Since 1933, the IRC has provided hope and humanitarian aid to refugees and other victims of oppression and violent conflict around the world.
The IRC on Twitter
RT @MoveEndViolence: Why do we need a #movement to end #VAWG? #MovementMaker Heidi Lehmann of @theIRC on the blog. t.co/H74c80BdAs
May 20, 2013
@Doylech @oneworldadopt @Just_Naomi_chan @socialfund @AFRIpads @tamaraduker @lynndalsing @HuTerra @scribblymouse thanks for your support!
May 20, 2013
RT @IRCuk: Thanks @LCO_orchestra @RiyadNicolas @cadoganhall for an excellent concert & for supporting our work w. Syrian refugees #TheAsfar…
May 20, 2013
Call members of Senate Judiciary Ctte & ask them to retain #CIR provisions that protect refugees & asylees t.co/xLIoPRWloc #CIRmarkup
May 20, 2013
#CIRmarkup: Sec. 3405 of U.S. #CIR bill is in markup right now. It contains important protections for #refugees, asylees & stateless people.
May 20, 2013
VOICES FROM THE FIELDTHE IRC BLOG
New refugee camp in Jordan striving to support Syrian influx
August 14, 2012
By Ned Colt
A father carries his daughter through the Za'atri refugee camp in northern Jordan. The new camp currently houses close to 6,000 Syrian refugees, but is capable of expanding to accomodate more than 100,000. Refugees have been complaining about conditions at the camp.
To call the conditions harsh is an understatement. Worst is the sand that billows in yellow clouds through the desert camp, at times limiting visibility to less than 50 yards — the dust is so thick you can almost chew it. Some six thousand Syrian refugees are now housed in Jordan’s Za’atri camp, where the Jordanian government and the United Nations are racing to improve conditions. It has been extremely difficult. Carved out of a patch of desert, there’s an almost constant wind that blows sand across the camp and into tents. When refugees leave their tents, they often do so with their head wrapped in a wet towel, the better to filter out the blowing sand.
Media reports are frequently negative, quoting camp residents who complain that conditions are worse than those they fled in Syria. It got so bad this week that at one point Jordanian riot police were called when camp residents attempted to leave. But the camp is a work in progress, and day-by-day conditions are improving. The white tents emblazoned with the blue UN refugee agency logo flap in the stiff wind, but are staked down tight. Gravel has been laid down on paths, and roads will be paved later this week.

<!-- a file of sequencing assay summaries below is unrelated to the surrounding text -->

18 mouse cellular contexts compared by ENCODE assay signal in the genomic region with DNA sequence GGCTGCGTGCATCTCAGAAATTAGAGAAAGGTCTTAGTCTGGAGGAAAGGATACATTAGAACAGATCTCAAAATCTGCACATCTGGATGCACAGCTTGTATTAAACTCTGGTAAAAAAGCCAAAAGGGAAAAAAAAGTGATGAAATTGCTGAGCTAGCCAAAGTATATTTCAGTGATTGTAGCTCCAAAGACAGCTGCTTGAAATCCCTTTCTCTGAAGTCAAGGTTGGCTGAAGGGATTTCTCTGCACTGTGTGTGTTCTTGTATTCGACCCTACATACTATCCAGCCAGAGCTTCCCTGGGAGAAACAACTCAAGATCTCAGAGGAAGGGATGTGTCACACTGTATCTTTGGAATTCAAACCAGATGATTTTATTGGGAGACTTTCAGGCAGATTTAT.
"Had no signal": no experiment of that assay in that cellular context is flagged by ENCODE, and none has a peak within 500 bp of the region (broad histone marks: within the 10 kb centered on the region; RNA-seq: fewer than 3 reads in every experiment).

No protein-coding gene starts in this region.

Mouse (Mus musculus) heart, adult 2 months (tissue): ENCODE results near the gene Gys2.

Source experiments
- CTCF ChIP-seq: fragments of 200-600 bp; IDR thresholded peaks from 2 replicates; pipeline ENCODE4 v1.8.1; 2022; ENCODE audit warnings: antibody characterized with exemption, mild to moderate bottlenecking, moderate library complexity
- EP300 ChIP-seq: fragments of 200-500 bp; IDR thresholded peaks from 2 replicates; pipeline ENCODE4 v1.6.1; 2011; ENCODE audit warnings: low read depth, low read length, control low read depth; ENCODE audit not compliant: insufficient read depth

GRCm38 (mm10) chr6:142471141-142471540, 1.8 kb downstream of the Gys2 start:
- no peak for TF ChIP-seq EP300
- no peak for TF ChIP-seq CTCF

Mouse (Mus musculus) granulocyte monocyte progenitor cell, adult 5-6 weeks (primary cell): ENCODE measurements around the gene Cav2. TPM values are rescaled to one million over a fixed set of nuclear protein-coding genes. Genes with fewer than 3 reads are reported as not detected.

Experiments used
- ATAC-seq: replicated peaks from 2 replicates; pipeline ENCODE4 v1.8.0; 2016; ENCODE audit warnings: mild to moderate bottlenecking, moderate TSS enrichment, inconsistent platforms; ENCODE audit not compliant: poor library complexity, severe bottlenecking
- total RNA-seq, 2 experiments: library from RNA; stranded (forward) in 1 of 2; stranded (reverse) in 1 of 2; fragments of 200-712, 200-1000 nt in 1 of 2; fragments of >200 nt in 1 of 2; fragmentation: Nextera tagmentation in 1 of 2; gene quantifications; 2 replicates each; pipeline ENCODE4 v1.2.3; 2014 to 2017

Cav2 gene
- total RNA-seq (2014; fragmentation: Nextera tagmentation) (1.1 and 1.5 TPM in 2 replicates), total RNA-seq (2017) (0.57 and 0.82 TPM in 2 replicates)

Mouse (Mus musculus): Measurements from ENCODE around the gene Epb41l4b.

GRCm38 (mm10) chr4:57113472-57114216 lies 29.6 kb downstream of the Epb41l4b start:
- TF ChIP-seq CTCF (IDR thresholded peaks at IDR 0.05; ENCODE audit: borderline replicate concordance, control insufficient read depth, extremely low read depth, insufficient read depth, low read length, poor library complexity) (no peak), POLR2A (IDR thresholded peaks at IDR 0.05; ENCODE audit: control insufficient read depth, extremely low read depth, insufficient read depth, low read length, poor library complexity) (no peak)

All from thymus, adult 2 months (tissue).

Refugee numbers increase
Until two weeks ago, almost all refugees who’d crossed into Jordan since fighting began in Syria 17 months ago chose to live in apartments. But as the refugee trickle increased to a flood this summer (at the peak more than a thousand Syrians crossed every night), housing stock tightened up, and rental rates more than doubled. The Jordanian government determined there was no way of knowing where the influx might stop; there was no alternative but to open a tent camp.
Harsh camp conditions improve
While the United Nations acknowledges the tough conditions at the camp, it promises daily progress. Currently, hot meals are delivered by van to the refugees, but as the camp infrastructure improves in the coming weeks, camp residents will be able to cook their own food. They’ll have access to medical care, emotional support, education, water, and even a playground for children. The United Nations is intending to further improve living conditions by replacing the tents with containers as they become available. When the conflict in Syria ends, the plan would be to make further use of the containers — by sending them to Syria as temporary housing for those whose homes have been damaged in the fighting.
The International Rescue Committee’s approach
Today, four in every five Syrian refugees in Jordan are still living in urban areas near the northern border with Syria. These are the refugees the IRC has been working to support since the start of 2012. But the IRC’s deputy regional director says he’s hopeful of expanding programming to the Za’atri camp as well. “We intend to respond wherever the needs are most acute,” says Luan Meraku. “We’re in frequent contact with other humanitarian organizations and the Jordanian government, to ensure we get the most appropriate support to where it’s needed most.” The IRC has already provided primary care treatment to close to a thousand refugees out of our two health clinics in the order cities of Ramtha and Mafraq. In the coming weeks, we hope to begin offering psychosocial support to women and girl refugees. A pair of assessments by the IRC point to the direct targeting of women and girls in Syria by violence. Refugees say it’s one reason so many females have fled Syria. We’re also providing hygiene supplies and bedding to new refugee arrivals.
No comments yet.